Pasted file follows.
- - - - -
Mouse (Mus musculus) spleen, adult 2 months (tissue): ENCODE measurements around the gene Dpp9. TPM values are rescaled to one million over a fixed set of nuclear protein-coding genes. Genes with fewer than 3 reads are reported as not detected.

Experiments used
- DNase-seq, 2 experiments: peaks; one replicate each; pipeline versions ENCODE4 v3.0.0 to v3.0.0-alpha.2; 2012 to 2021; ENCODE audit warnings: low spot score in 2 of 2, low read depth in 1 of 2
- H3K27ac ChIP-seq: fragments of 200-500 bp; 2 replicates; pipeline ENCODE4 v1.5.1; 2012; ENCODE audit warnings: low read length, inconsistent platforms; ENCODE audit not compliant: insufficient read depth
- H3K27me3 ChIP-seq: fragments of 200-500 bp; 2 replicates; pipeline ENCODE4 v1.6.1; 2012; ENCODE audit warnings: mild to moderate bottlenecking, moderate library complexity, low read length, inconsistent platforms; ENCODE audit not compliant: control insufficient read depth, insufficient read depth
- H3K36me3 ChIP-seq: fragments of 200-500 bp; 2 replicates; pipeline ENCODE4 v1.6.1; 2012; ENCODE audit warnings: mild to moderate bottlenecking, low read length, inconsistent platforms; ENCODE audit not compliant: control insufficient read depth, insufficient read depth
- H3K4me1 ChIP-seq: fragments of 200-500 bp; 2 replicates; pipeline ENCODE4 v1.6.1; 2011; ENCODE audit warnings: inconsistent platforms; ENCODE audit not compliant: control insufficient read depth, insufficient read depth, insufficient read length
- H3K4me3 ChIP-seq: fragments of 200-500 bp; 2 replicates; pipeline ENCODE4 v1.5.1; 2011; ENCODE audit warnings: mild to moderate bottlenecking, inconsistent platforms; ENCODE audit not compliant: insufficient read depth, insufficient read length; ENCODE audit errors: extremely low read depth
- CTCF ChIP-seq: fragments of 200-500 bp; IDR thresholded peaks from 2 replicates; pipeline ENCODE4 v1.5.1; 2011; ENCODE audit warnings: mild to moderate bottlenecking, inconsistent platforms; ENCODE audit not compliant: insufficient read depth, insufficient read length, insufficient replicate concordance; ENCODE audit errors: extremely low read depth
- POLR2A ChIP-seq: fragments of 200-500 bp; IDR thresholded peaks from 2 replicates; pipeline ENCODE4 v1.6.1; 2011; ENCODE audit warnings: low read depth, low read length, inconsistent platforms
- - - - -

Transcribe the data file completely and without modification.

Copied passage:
Mouse (Mus musculus) spleen, adult 2 months (tissue): ENCODE measurements around the gene Dpp9. TPM values are rescaled to one million over a fixed set of nuclear protein-coding genes. Genes with fewer than 3 reads are reported as not detected.

Experiments used
- DNase-seq, 2 experiments: peaks; one replicate each; pipeline versions ENCODE4 v3.0.0 to v3.0.0-alpha.2; 2012 to 2021; ENCODE audit warnings: low spot score in 2 of 2, low read depth in 1 of 2
- H3K27ac ChIP-seq: fragments of 200-500 bp; 2 replicates; pipeline ENCODE4 v1.5.1; 2012; ENCODE audit warnings: low read length, inconsistent platforms; ENCODE audit not compliant: insufficient read depth
- H3K27me3 ChIP-seq: fragments of 200-500 bp; 2 replicates; pipeline ENCODE4 v1.6.1; 2012; ENCODE audit warnings: mild to moderate bottlenecking, moderate library complexity, low read length, inconsistent platforms; ENCODE audit not compliant: control insufficient read depth, insufficient read depth
- H3K36me3 ChIP-seq: fragments of 200-500 bp; 2 replicates; pipeline ENCODE4 v1.6.1; 2012; ENCODE audit warnings: mild to moderate bottlenecking, low read length, inconsistent platforms; ENCODE audit not compliant: control insufficient read depth, insufficient read depth
- H3K4me1 ChIP-seq: fragments of 200-500 bp; 2 replicates; pipeline ENCODE4 v1.6.1; 2011; ENCODE audit warnings: inconsistent platforms; ENCODE audit not compliant: control insufficient read depth, insufficient read depth, insufficient read length
- H3K4me3 ChIP-seq: fragments of 200-500 bp; 2 replicates; pipeline ENCODE4 v1.5.1; 2011; ENCODE audit warnings: mild to moderate bottlenecking, inconsistent platforms; ENCODE audit not compliant: insufficient read depth, insufficient read length; ENCODE audit errors: extremely low read depth
- CTCF ChIP-seq: fragments of 200-500 bp; IDR thresholded peaks from 2 replicates; pipeline ENCODE4 v1.5.1; 2011; ENCODE audit warnings: mild to moderate bottlenecking, inconsistent platforms; ENCODE audit not compliant: insufficient read depth, insufficient read length, insufficient replicate concordance; ENCODE audit errors: extremely low read depth
- POLR2A ChIP-seq: fragments of 200-500 bp; IDR thresholded peaks from 2 replicates; pipeline ENCODE4 v1.6.1; 2011; ENCODE audit warnings: low read depth, low read length, inconsistent platforms